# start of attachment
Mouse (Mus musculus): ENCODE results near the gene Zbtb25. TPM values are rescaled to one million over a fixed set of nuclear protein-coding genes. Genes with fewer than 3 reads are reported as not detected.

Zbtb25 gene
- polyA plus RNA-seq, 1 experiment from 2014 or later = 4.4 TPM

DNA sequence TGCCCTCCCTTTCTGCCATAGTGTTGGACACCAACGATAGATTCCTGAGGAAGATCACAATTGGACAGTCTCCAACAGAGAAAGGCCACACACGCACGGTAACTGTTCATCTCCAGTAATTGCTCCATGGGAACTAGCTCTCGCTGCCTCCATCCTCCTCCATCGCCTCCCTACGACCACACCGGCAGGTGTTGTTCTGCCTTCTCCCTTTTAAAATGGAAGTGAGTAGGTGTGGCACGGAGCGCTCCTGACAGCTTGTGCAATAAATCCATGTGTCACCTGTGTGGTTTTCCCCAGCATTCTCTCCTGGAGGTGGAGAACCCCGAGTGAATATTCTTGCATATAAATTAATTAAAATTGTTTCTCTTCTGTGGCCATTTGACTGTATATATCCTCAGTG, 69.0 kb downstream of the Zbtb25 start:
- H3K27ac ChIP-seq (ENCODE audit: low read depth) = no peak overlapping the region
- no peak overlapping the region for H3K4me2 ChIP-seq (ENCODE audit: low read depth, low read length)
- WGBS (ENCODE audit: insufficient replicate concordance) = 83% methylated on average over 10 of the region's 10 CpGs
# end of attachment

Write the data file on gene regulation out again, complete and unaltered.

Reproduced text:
Mouse (Mus musculus): ENCODE results near the gene Zbtb25. TPM values are rescaled to one million over a fixed set of nuclear protein-coding genes. Genes with fewer than 3 reads are reported as not detected.

Zbtb25 gene
- polyA plus RNA-seq, 1 experiment from 2014 or later = 4.4 TPM

DNA sequence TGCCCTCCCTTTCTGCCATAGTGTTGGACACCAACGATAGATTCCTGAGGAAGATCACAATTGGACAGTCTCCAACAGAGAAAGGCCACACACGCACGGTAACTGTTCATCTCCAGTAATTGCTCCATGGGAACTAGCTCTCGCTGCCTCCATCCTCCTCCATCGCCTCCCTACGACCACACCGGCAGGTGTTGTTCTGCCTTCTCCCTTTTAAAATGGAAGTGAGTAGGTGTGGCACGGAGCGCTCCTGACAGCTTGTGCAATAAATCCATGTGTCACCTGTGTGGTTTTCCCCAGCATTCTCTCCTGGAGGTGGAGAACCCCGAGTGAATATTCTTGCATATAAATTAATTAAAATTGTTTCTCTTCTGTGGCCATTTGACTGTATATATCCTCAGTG, 69.0 kb downstream of the Zbtb25 start:
- H3K27ac ChIP-seq (ENCODE audit: low read depth) = no peak overlapping the region
- no peak overlapping the region for H3K4me2 ChIP-seq (ENCODE audit: low read depth, low read length)
- WGBS (ENCODE audit: insufficient replicate concordance) = 83% methylated on average over 10 of the region's 10 CpGs